• On bullying and trolls: Here is where the reality of a public life stood out. Michelle Obama has been called awful things. She has had to endure attacks on her husband, her children, and herself. And these are deeply personal attacks. When asked how it made her feel, she said, “It made me feel the way they intended it to make me feel. But the question should be about my feelings. It should be about why that person felt they could say that in the first place.” Takeaway: Damn straight. 100% agree.
  • On hurting and pain: This is tied to the bullying discussion, but it’s so much more specific to those in our society who feel they don’t have a voice. “If under-represented people don’t say they hurt, then it lets the people who say awful things off the hook.” Takeaway: Voice your discomfort. Speak out when someone does something inappropriate to you or to others. Don’t let jerks off the hook.
  • On acting locally: Some of the topics touched on in the evening were as all-encompassing as education, healthcare, and setting public policy. But Michelle Obama reminded everyone to start locally. Each person has the capacity to be a role model, to help someone in their own way. Takeaway: We can’t all set national policy, but we CAN all treat each other appropriately.
  • On failure and strength: Michelle Obama talked a lot about the strength of women – from everything to childbirth, to high heels, to emotional tests. “Women live every day with thousands of little cuts they get from the rest of the world, but they still get up and keep going.” These cuts have become so second nature to many, that they don’t even notice them any more. And keeping with the theme of speaking up, the former First Lady reminded all of us to talk about our failures to keep role models grounded in reality. “Failure is like a cut – some are deeper than others, some hurt more than others. But all cuts heal with time.” The cuts change – they may scar, we may still see them, but they’re a part of us. Takeaway: The absence of failure is not strength. The ability to share failure and learn from it is true strength.
  • On running for political office: Michelle Obama has stated quite clearly that she will not seek election, now or ever. She will, however, remain in public service for the rest of her life. It’s too much a part of who she is and what she wants to focus on in the future – girls’ education, health, and helping women find a community for themselves for support. Besides, she’s far too experienced to want to go through a public election again: “I won’t be running for public office. I know you love me. Until I run. And then you’ll be annoyed by me. I know how this works.” Takeaway: We get it. It’s not in the cards. But maybe she’ll reconsider?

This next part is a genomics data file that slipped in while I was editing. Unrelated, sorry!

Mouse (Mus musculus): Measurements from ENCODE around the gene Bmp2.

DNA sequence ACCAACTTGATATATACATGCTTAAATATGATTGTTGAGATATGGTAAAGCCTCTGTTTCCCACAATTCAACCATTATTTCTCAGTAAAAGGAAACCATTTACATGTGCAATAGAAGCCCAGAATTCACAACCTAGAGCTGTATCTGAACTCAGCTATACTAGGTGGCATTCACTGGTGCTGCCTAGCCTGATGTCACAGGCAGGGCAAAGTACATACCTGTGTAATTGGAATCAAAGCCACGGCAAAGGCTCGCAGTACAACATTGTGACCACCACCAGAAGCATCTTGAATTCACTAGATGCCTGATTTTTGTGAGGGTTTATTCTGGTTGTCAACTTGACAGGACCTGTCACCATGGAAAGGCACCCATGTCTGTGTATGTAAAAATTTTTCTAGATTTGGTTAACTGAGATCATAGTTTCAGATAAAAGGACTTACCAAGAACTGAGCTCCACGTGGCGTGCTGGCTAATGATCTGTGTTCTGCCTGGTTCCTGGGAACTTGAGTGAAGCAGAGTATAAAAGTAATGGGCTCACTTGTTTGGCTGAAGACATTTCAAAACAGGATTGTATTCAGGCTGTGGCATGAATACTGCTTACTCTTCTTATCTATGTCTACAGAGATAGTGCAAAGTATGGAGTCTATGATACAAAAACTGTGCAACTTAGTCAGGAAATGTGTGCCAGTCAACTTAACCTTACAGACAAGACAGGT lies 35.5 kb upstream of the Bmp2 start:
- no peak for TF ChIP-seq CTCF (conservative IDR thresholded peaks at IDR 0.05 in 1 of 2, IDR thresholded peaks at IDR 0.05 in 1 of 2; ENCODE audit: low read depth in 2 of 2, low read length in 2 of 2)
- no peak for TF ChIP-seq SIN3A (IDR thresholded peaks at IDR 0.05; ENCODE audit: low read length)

As angry as I get at misogyny and systematized discrimination (and I get angry), I’m not a “sisterhood” kind of person. It doesn’t work for me. As a result, the first part of the evening didn’t resonate with me (but I’m dead inside. Seriously, WFCO does some truly amazing things – check them out). I’m an idea person, not a person person, so it’s rare when I’m in awe of a person.

I’m in awe of Michelle Obama. Regardless of your politics, her approach to people and to leadership is inspiring. In her mind, it’s not about what she can do. It’s about what she can help everyone do – which is the mark of a good leader.

Vulnerability and strength. It’s a powerful combination.

 
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Posted by on July 27, 2017 in Uncategorized